Published: August 14, 2007
The Los Angeles County Museum of Art (LACMA) has announced that, in conjunction with the exhibition, “The Arts in Latin America, 1492‱820,” on view through October 28, it will host a complementary exhibition of 25 colonial objects on long-term loan from the Colección Patricia Phelps de Cisneros. This is the first time a long-term loan to a US museum of Spanish colonial art from the celebrated New York and Caracas-based colección has been made. Among the works are decorative arts, silverwork, carved ivories and paintings.
The loan is part of the efforts to make the Cisneros collection more accessible to a wider audience, and to increase awareness of Latin American art and culture. Well-known for its collection of postwar geometric and contemporary art, the Cisneros collection also includes important holdings in colonial art and Latin American landscapes from the Seventeenth Century to the present.
Michael Govan, LACMA CEO and director, said, “The Los Angeles County Museum of Art is grateful to the Colección Patricia Phelps de Cisneros for its generous loan. While many are familiar with collection’s superb holdings of modern and contemporary Latin American art, too few know of its important collection of colonial art. The loan of 25 works from this collection is helping to advance LACMA’s efforts to ensure that Latin American art is a key and growing component of the museum’s program.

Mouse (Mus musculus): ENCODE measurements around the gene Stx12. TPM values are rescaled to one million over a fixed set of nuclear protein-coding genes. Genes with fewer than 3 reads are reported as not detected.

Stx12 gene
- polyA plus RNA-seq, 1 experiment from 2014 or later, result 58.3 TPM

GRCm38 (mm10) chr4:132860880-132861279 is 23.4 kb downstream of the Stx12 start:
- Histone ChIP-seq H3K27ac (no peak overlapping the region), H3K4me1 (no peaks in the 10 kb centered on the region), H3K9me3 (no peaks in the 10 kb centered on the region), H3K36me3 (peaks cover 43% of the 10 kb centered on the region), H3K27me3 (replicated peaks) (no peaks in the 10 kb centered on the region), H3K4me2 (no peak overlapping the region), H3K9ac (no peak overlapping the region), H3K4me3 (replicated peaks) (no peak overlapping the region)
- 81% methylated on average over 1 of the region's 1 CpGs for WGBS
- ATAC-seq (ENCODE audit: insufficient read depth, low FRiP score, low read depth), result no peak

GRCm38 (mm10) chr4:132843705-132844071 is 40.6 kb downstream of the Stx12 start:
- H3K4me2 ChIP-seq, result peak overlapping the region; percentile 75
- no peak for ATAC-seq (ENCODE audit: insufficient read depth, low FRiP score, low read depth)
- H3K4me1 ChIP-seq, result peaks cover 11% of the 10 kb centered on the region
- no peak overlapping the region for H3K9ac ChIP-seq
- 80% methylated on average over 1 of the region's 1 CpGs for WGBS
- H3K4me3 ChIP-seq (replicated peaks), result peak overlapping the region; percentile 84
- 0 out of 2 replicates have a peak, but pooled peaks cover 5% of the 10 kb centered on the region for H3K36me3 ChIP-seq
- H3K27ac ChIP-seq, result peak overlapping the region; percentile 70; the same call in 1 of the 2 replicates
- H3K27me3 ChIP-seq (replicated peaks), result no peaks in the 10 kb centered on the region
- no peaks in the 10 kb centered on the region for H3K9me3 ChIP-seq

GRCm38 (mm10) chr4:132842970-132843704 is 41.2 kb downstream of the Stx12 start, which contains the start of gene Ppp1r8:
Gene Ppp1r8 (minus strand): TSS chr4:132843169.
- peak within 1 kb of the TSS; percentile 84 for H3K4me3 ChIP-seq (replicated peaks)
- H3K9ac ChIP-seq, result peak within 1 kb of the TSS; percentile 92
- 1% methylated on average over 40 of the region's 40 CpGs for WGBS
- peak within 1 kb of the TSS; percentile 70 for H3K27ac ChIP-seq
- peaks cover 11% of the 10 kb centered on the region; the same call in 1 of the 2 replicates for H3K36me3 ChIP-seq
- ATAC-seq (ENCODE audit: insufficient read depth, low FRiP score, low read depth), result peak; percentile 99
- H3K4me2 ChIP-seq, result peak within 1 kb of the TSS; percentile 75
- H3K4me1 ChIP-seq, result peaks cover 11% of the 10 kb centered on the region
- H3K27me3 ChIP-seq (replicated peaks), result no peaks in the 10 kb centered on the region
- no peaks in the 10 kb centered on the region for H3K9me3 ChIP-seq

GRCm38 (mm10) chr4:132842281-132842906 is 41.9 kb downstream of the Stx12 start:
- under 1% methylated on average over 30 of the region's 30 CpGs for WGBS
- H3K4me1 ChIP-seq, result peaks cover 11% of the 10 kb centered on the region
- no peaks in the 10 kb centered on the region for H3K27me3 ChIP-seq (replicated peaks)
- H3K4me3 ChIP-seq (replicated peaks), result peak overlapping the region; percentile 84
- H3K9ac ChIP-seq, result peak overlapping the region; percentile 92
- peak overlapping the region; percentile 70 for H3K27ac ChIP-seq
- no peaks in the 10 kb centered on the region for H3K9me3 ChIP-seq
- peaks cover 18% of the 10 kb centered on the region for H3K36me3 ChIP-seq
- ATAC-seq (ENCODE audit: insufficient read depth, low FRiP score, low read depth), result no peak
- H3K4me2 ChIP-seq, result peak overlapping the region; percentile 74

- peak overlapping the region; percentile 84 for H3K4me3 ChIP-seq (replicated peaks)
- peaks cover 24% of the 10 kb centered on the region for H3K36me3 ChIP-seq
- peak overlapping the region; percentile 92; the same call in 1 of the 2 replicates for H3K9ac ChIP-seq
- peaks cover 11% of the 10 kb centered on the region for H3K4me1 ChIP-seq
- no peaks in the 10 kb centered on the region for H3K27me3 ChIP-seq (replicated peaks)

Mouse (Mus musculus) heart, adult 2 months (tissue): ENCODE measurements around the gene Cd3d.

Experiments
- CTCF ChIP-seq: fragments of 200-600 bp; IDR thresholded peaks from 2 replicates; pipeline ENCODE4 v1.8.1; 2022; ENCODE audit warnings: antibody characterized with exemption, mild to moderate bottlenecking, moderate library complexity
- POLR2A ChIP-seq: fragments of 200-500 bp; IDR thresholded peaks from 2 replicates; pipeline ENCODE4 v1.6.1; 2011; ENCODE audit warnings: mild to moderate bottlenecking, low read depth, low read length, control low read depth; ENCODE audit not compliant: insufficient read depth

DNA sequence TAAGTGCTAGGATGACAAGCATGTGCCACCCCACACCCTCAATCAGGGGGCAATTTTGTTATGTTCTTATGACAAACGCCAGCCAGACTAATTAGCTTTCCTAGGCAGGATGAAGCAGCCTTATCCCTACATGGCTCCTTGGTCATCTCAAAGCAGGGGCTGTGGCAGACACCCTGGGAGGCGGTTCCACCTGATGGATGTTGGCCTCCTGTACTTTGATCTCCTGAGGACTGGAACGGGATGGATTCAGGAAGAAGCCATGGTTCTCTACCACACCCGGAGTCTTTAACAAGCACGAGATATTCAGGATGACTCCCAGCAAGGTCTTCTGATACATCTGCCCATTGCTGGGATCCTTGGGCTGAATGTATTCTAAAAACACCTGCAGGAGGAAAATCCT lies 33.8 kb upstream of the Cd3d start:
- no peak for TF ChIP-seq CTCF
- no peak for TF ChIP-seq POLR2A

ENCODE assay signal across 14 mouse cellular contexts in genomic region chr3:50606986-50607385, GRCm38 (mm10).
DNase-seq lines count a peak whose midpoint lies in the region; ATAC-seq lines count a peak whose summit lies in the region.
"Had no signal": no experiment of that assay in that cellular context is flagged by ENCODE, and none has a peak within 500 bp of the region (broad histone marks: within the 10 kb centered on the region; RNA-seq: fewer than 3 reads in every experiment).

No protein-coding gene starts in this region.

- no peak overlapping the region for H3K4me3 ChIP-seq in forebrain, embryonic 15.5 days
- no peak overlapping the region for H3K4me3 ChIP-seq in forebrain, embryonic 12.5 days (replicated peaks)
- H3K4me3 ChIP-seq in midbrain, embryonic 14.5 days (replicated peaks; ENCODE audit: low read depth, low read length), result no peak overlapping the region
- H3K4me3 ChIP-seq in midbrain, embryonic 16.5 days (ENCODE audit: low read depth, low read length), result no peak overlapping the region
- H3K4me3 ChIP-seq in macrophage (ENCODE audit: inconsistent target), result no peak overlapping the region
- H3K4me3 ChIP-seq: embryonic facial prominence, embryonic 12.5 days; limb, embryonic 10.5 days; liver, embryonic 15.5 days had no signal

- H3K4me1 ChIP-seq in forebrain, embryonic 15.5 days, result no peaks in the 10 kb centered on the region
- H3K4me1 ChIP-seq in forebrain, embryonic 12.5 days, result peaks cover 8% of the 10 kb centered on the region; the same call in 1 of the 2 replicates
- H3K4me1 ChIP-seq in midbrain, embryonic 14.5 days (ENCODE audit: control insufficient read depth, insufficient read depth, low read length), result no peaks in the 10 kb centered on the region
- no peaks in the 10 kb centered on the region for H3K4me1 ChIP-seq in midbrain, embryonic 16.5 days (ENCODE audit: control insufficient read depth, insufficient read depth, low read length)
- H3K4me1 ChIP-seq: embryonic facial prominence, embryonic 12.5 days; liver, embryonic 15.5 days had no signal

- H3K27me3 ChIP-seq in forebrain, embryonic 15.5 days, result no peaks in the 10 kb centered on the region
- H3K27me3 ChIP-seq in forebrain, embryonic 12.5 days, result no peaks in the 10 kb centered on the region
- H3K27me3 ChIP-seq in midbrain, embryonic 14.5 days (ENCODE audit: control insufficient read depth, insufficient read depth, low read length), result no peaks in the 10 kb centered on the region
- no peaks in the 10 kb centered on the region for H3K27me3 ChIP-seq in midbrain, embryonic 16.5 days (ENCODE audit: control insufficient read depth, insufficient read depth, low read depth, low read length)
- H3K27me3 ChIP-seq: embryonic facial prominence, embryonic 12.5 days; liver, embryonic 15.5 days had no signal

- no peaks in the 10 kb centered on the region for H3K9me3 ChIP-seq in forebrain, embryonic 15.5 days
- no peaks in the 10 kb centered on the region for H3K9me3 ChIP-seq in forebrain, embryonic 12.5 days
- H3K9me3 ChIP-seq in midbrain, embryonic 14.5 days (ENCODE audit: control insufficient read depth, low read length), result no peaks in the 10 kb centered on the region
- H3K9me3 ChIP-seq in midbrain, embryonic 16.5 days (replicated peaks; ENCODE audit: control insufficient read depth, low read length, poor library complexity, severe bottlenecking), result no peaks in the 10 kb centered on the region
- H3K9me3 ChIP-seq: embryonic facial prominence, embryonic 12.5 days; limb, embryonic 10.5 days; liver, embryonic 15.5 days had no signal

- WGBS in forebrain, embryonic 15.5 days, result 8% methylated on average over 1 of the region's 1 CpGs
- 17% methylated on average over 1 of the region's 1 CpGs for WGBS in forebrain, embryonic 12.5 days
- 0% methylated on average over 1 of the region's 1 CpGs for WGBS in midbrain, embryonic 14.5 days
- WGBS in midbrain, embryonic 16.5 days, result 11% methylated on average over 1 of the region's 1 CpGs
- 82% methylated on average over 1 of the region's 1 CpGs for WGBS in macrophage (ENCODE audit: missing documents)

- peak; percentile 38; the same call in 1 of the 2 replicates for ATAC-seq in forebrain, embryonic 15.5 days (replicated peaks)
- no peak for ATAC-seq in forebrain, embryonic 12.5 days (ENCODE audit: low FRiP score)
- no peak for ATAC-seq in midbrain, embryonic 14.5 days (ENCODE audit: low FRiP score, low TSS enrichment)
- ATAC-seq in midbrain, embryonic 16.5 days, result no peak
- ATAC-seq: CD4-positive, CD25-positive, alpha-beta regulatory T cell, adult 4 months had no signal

“It is especially appropriate that the Cisneros works will have their LACMA debut during the presentation of ‘The Arts in Latin America, 1492‱820,’ to which they will provide an enriching complement.”
Works from the Cisneros loan will be presented in “Highlights of Spanish Colonial Art from the Colección Patricia Phelps de Cisneros,” a special installation at LACMA on view through December 30. Following this, they will be installed in the museum’s newly renovated Latin American art galleries, scheduled to open in February 2008.
The works presented in this special display exemplify the mastery attained by colonial artists, and the rich diversity of themes, styles and materials of Spanish colonial art. Objects such as the sewing box from the late Seventeentharly Eighteenth Century reflect the predilection for imported Asian goods through the use of inlaid mother-of-pearl; while sculptures such as the Eighteenth Century works, “Christ Child,” and the “Virgin of the Assumption,” illustrate the popularity of devotional images made of ivory. Other works, including the shields worn by nuns in colonial Mexico, were painted by some of the best artists of the time.
Patricia Phelps de Cisneros, founder of the collection, comments, “In addition to containing objects of great beauty and virtuoso skill, the colonial art component of the colección opens a window onto the social, economic and artistic history of Latin America.”
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